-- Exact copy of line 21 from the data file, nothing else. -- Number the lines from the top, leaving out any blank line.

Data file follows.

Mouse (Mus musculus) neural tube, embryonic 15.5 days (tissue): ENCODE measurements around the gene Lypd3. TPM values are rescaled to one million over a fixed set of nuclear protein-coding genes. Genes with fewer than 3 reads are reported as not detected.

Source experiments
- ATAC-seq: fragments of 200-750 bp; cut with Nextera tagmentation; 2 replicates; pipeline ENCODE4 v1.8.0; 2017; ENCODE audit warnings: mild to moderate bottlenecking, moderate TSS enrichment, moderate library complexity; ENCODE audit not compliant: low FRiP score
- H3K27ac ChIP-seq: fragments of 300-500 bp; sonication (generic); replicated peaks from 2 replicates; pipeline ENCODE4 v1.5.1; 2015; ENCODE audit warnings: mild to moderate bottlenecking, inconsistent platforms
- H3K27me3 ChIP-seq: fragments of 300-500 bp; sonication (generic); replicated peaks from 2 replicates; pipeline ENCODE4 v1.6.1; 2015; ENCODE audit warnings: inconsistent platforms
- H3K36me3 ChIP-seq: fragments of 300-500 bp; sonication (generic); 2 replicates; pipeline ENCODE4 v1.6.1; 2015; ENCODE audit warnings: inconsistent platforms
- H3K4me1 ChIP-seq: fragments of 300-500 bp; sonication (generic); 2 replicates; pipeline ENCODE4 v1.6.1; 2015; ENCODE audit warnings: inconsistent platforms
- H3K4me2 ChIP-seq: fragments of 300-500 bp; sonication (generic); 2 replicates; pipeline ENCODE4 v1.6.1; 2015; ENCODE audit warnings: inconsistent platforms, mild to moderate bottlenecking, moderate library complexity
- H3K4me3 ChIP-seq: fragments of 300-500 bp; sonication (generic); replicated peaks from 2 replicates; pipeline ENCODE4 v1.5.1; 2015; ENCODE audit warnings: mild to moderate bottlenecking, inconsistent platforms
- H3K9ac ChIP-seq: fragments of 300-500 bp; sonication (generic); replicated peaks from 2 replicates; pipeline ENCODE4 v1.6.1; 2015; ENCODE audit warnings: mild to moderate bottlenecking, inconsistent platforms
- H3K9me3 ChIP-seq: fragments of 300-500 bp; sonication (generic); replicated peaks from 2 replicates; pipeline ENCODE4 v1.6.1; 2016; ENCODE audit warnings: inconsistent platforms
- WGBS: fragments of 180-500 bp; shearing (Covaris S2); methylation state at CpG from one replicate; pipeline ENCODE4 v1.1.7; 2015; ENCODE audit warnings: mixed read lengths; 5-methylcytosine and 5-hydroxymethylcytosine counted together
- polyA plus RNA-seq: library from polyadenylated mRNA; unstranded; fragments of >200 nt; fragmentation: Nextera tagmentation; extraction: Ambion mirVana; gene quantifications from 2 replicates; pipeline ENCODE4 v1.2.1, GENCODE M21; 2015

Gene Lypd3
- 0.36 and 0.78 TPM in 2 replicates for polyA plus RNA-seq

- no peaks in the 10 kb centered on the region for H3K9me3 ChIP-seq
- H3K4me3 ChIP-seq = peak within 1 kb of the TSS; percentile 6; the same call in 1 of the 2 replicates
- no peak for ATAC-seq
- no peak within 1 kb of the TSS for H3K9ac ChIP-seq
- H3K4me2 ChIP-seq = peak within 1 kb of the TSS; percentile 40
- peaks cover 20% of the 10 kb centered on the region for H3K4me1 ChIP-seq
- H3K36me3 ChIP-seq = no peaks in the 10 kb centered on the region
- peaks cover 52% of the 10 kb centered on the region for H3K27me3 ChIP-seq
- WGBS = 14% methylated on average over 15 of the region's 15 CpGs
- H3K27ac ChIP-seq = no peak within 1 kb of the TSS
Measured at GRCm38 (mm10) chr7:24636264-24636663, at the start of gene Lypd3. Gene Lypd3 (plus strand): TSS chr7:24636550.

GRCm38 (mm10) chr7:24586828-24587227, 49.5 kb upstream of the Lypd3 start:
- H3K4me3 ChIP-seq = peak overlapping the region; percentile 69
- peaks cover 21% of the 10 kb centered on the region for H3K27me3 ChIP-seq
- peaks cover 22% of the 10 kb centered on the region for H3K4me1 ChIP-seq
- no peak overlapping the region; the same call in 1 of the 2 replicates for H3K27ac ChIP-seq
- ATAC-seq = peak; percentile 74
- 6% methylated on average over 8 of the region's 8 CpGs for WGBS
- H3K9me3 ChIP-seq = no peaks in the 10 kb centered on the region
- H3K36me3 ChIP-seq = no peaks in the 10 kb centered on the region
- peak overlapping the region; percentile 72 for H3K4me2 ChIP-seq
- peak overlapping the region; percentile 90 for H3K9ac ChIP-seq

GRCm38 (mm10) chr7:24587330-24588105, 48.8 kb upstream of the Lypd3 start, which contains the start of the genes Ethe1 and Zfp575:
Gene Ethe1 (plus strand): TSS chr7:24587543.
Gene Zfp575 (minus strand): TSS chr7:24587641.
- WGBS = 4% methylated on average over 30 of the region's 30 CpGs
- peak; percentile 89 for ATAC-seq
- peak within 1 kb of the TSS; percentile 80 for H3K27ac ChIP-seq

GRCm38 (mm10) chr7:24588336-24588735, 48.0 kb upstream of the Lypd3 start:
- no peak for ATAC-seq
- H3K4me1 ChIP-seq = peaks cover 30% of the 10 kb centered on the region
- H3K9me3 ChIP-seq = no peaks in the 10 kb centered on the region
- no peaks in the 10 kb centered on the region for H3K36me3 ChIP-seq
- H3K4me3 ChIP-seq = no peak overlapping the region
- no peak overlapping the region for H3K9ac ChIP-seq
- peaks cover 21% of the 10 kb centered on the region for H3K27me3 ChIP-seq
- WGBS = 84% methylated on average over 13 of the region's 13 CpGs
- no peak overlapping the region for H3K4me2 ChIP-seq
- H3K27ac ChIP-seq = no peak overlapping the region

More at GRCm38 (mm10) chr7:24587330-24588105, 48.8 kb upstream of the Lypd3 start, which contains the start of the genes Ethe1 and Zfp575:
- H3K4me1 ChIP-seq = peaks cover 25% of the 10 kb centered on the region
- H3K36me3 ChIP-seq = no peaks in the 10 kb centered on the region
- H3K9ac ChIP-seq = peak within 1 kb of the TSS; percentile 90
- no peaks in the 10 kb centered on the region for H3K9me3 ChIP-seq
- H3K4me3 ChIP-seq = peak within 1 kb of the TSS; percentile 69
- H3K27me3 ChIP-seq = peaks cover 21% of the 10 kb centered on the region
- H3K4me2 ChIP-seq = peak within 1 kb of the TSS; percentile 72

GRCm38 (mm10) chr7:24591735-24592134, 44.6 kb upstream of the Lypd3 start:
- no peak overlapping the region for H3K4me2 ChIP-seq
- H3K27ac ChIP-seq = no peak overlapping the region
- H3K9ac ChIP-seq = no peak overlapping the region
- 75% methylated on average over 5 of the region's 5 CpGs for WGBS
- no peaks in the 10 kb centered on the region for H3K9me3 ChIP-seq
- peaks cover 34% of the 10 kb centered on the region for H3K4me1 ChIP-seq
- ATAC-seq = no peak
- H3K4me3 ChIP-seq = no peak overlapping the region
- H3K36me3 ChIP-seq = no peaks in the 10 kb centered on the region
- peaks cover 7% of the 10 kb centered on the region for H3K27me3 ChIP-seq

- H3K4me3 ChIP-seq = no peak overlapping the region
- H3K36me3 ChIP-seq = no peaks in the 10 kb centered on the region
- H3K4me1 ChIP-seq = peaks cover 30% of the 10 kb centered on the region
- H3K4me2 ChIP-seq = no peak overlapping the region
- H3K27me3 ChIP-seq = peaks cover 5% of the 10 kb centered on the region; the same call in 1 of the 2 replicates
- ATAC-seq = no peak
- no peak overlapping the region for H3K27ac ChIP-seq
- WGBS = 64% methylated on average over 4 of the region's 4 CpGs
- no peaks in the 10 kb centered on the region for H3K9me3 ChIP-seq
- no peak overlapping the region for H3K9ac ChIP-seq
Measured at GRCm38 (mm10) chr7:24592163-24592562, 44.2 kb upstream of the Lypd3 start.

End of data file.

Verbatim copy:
- peaks cover 20% of the 10 kb centered on the region for H3K4me1 ChIP-seq